But the bottom line is the same. Public investments only make sense when they have a positive return on investment compared with other uses of the funds.

There is a large body of evidence that investing in the education of America's children is generally a good investment on financial grounds without including any social benefits that occur from having a better educated population. The returns to having some post-secondary training, which implies graduation or the equivalent from high school, are high. Each year the Census Bureau reminds us that our intuition is correct—education pays!!

This is one reason that many people are concerned that California is cutting back on our investment in K-12 and college education as a result of budget pressures. Great companies work hard to maintain their investments in down times. President Obama articulates what is one of America's great bi-partisan agreements—that education is critical for economic competitiveness and our children are our future.

When you view education spending as an investment some of the silliness that gets tossed about related to educating the children of unauthorized immigrants gets turned on its head. Education is either a good investment for society or it is not. Often returns on education investment are highest for the most at-risk kids. But this has nothing to do with whether one or both of their parents came to California through unauthorized immigration.

There is certainly a good case for extra federal aid for communities that have a high share of at-risk children. But there is no evidence or logic that I know of that says it is good to educate children, especially at-risk children, but the economics changes depending on how their parents came to California.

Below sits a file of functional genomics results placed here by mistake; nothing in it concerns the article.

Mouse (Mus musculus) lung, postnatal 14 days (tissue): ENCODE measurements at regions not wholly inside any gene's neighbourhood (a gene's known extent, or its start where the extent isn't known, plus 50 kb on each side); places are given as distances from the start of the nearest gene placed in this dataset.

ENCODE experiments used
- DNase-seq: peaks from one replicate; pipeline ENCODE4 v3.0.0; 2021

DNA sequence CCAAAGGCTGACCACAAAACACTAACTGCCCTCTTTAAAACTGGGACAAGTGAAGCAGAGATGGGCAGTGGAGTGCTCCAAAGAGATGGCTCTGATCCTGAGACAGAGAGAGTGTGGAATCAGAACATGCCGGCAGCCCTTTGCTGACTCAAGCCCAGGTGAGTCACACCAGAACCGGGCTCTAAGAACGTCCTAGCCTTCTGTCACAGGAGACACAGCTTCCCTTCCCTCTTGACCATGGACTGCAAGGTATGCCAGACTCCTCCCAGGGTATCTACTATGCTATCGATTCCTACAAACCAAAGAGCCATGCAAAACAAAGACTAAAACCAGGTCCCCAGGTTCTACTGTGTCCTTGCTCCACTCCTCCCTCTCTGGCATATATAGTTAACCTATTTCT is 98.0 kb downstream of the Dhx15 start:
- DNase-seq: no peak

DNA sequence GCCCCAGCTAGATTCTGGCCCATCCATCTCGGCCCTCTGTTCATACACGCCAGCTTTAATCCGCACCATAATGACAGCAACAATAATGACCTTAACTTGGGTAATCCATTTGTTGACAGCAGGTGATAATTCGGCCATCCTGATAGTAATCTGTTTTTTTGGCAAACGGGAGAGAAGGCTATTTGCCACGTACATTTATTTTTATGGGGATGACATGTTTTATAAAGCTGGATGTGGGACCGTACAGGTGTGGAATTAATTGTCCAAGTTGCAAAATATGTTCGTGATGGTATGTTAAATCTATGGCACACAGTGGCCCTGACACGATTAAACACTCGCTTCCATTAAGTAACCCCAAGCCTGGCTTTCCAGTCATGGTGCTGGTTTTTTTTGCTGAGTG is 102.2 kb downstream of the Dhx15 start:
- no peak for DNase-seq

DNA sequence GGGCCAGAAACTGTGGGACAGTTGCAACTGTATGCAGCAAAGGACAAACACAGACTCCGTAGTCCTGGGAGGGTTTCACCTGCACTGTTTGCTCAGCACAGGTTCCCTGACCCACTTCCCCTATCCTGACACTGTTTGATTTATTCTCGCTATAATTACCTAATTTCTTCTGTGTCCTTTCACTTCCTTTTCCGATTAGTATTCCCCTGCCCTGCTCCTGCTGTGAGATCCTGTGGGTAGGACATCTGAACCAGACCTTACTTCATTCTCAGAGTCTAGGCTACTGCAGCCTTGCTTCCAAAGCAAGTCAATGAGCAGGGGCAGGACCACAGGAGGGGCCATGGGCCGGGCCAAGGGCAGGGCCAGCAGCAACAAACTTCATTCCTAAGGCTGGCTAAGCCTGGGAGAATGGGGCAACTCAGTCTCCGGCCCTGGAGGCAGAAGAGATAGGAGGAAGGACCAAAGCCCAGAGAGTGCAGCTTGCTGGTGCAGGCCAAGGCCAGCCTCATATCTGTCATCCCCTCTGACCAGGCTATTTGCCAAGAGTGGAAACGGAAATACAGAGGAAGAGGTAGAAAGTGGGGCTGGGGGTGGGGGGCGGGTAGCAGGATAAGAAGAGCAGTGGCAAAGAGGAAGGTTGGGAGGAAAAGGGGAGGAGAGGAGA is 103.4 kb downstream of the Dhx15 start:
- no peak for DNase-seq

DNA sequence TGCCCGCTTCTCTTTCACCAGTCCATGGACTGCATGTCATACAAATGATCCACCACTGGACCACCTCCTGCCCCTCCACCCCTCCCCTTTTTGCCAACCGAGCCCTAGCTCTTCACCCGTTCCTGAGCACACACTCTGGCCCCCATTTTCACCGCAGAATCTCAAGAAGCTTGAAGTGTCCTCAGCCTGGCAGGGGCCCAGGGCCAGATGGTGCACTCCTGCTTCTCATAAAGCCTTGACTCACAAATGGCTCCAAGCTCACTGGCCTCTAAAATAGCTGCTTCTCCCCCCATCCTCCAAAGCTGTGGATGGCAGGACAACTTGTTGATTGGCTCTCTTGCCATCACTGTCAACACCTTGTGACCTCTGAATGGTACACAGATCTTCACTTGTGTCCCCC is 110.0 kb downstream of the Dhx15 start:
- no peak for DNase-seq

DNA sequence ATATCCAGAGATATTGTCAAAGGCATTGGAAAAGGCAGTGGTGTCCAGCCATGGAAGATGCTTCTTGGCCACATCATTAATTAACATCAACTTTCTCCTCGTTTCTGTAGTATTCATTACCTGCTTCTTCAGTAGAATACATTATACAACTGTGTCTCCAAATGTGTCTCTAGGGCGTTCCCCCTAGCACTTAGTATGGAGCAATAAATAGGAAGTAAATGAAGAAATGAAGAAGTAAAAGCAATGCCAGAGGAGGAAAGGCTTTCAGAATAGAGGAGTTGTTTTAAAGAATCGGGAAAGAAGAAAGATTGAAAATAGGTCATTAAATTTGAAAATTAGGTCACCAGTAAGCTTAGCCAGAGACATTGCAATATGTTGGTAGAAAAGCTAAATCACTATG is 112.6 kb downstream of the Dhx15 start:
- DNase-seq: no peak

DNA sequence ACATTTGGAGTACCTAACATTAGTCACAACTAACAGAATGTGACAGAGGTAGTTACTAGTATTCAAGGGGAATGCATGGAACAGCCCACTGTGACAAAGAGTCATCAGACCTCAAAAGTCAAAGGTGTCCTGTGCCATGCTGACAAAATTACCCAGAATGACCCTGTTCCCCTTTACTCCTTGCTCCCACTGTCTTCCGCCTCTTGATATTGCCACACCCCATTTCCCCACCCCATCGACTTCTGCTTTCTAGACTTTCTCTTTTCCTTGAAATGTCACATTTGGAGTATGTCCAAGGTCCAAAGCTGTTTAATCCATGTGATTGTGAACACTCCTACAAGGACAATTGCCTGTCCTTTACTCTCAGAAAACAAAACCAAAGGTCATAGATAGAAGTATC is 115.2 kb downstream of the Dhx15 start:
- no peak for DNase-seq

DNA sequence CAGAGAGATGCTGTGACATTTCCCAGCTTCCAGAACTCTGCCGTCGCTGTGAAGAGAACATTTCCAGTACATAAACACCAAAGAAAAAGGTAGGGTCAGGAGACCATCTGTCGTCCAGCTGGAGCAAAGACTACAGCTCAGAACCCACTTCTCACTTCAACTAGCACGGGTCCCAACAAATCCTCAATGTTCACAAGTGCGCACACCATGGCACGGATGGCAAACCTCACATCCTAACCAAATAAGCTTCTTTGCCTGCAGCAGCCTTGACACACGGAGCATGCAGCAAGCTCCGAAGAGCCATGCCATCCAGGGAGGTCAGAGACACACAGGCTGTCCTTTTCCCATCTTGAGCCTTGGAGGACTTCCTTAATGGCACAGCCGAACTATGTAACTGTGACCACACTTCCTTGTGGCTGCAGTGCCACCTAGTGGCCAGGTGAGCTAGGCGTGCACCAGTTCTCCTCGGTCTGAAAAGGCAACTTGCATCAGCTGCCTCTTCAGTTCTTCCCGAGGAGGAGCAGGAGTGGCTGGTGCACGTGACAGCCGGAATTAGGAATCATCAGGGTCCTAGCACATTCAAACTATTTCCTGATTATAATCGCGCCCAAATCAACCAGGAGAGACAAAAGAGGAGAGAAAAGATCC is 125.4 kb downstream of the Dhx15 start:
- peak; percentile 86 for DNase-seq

Physical investments like high speed rail are somewhat easier to evaluate. We can measure their impact on travel time and cost, throw in environmental considerations if we like and compare the benefits to the costs of construction and operation, look at alternative uses of the funds for similar purposes and make a reasonable decision as to whether this is a good public investment.

The HSR as currently proposed fails in my opinion, not because as someone recently argued, we are borrowing money in a recession, but because the presumed benefits are likely overstated and cost estimates in public transportation investments has a disappointing history of ending up higher than anticipated.

We should be borrowing money to fund good public investments. The problem with HSR is not that sometime down the road California will sell bonds to finance the investment but that it is a questionable investment in the first place.